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  1. Architecture of Windows NT
  2. AutoPlay
  3. Bill Gates
  4. BitLocker Drive Encryption
  5. Calibri
  6. Cambria
  7. Candara
  8. Chess Titans
  9. ClearType
  10. Consolas
  11. Constantia
  12. Control Panel
  13. Corbel
  14. Criticism of Windows Vista
  15. Dashboard
  16. Desktop Window Manager
  17. Development of Windows Vista
  18. Digital locker
  19. Digital rights management
  20. Extensible Application Markup Language
  21. Features new to Windows Vista
  22. Graphical user interface
  23. Group Shot
  24. ImageX
  25. INI file
  26. Internet Explorer
  27. Internet Information Services
  28. Kernel Transaction Manager
  29. List of Microsoft software codenames
  30. List of Microsoft Windows components
  31. List of WPF applications
  32. Luna
  33. Mahjong Titans
  34. Meiryo
  35. Microsoft Assistance Markup Language
  36. Microsoft Expression Blend
  37. Microsoft Expression Design
  38. Microsoft Gadgets
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  40. Microsoft Virtual PC
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  42. Microsoft Windows
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  44. MS-DOS
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  47. Object manager
  48. Operating system
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  50. Outlook Express
  51. Peer Name Resolution Protocol
  52. Protected Video Path
  53. Purble Place
  54. ReadyBoost
  55. Recovery Console
  56. Remote Desktop Protocol
  57. Security and safety features of Windows Vista
  58. Segoe UI
  59. User Account Control
  60. WIM image format
  61. Windows Aero
  62. Windows Anytime Upgrade
  63. Windows Calendar
  64. Windows CE
  65. Windows Communication Foundation
  66. Windows Disk Defragmenter
  67. Windows DreamScene
  68. Windows DVD Maker
  69. Windows Explorer
  70. Windows Fax and Scan
  71. Windows Forms
  72. Windows Fundamentals for Legacy PCs
  73. Windows Hardware Engineering Conference
  74. Windows Live
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  76. Windows Live Mail Desktop
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  78. Windows Media Center
  79. Windows Media Player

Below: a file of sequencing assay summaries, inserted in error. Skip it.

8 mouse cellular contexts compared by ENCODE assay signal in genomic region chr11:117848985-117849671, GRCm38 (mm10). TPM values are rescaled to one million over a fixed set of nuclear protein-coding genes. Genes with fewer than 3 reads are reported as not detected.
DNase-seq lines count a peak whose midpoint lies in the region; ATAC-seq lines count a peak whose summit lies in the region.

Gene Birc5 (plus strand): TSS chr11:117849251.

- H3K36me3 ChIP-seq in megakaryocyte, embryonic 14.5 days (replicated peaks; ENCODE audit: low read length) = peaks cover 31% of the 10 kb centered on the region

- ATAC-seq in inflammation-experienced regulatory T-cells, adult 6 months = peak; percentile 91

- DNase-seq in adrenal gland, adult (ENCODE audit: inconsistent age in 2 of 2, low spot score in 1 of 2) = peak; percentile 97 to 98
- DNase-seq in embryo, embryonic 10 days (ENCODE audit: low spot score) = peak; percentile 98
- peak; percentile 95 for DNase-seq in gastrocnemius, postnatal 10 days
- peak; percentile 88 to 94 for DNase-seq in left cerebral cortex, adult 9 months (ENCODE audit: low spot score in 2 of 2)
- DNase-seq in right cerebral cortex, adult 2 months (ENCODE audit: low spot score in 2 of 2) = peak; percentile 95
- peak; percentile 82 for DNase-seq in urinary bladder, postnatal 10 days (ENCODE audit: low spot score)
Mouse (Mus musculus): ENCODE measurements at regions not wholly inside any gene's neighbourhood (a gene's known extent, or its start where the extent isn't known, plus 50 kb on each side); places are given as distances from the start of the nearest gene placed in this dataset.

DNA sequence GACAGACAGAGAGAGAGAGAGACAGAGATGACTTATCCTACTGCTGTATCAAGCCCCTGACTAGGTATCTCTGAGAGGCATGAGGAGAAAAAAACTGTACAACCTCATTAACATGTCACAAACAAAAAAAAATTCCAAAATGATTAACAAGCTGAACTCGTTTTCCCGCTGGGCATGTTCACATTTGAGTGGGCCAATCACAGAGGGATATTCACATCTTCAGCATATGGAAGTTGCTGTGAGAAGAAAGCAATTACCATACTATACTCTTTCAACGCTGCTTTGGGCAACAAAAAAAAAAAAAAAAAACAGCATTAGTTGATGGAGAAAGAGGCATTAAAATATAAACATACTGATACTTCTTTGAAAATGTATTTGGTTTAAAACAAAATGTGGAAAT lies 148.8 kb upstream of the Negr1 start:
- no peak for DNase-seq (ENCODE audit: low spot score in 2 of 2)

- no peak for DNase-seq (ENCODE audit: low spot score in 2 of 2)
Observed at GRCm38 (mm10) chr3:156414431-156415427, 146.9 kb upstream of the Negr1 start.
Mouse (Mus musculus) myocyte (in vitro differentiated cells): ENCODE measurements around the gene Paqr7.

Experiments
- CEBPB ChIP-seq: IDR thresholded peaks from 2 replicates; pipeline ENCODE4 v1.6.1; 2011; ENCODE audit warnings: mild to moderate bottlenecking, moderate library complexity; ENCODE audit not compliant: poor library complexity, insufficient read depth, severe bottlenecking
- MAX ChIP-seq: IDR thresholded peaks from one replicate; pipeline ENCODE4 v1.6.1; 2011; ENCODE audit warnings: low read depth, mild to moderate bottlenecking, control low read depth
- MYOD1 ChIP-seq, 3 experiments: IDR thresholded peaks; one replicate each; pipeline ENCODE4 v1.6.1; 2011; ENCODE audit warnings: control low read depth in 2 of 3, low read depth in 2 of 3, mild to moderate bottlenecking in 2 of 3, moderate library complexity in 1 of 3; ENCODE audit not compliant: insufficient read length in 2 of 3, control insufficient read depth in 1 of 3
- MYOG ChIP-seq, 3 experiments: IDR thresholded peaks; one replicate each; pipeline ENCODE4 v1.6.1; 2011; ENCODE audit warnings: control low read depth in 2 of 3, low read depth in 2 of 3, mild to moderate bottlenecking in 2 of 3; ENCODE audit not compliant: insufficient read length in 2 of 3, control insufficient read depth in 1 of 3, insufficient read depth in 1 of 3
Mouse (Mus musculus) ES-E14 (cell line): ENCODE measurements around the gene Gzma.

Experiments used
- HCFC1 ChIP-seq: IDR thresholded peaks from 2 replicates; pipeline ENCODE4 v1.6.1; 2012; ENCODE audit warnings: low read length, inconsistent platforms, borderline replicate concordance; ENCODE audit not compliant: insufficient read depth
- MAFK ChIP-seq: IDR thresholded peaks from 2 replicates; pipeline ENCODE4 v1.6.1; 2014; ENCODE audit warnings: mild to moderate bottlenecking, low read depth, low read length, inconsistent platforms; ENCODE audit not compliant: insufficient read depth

80. Windows Meeting Space
  81. Windows Mobile
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  84. Windows Presentation Foundation
  85. Windows Registry
  86. Windows Rights Management Services
  87. Windows Security Center
  88. Windows Server Longhorn
  89. Windows Server System
  90. Windows SharePoint Services
  91. Windows Shell
  92. Windows Sidebar
  93. Windows SideShow
  94. Windows System Assessment Tool
  95. Windows System Recovery
  96. Windows Update
  97. Windows Vienna
  98. Windows Vista
  99. Windows Vista editions and pricing
  100. Windows Vista Startup Process
  101. Windows Workflow Foundation
  102. Windows XP
  103. Windows XP Media Center Edition
  104. XML Paper Specification
  105. Yahoo Widget Engine

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Windows Anytime Upgrade

From Wikipedia, the free encyclopedia

Windows Anytime Upgrade logo
Windows Anytime Upgrade logo

Windows Anytime Upgrade (WAU) is an upgrade method offered by Microsoft for users who wish to upgrade their edition of Windows Vista by buying a license online. This will reduce the number of installation disks in circulation; all five editions of Vista will be included on one 2.5 GB DVD.

Microsoft's current marketing material states that all installation media will contain all the functionality of the highest SKU (Stock Keeping Unit) and that higher level functions will be disabled through winlogon.exe and pidgen.dll. This is what is currently used in differentiating between Windows XP Home and Windows XP Professional.

The benefit of WAU is that if one were to decide that they wanted Media Center, Aero, or Windows Fax and Scan out of their computer that has Vista Home Basic, they could complete the upgrade without needing to acquire a different installation disk. A major drawback is that such a technology is potentially highly exploitable, making it possible for users to switch to a higher SKU through a possible security hole without purchasing an upgrade.


Upgrading to another version of Windows Vista requires the purchase of a license online. One can then complete the process by downloading software that is required for the process and using the Anytime Upgrade utility in the Windows Vista.

Upgrade process

Users are required to complete the upgrade by installing the proper files associated with the edition unlocked using one of several methods. The Windows Vista install media can be used so long as it's marked with the label "Includes Windows Anytime Upgrade". An OEM can also preload files onto the hard drive of a computer running Windows Vista. Finally, an OEM may include a separate Anytime Upgrade DVD along with the typical restore disk. If any of the above are not present, then a Windows Anytime Upgrade disc can be ordered by request during the upgrade process, for a nominal shipping and handling fee.


Microsoft's suggested pricing for upgrade is as follows:

  • Home Basic to Home Premium - $79 USD / $99 CAD
  • Home Basic to Ultimate - $199 USD / $249 CAD
  • Home Premium to Ultimate - $159 USD / $199 CAD
  • Business to Ultimate - $139 USD / $179 CAD

See also

  • List of Windows Vista topics

External links

  • Upgrade to another edition of Windows Vista
  • Windows Vista:Windows Anytime Upgrade
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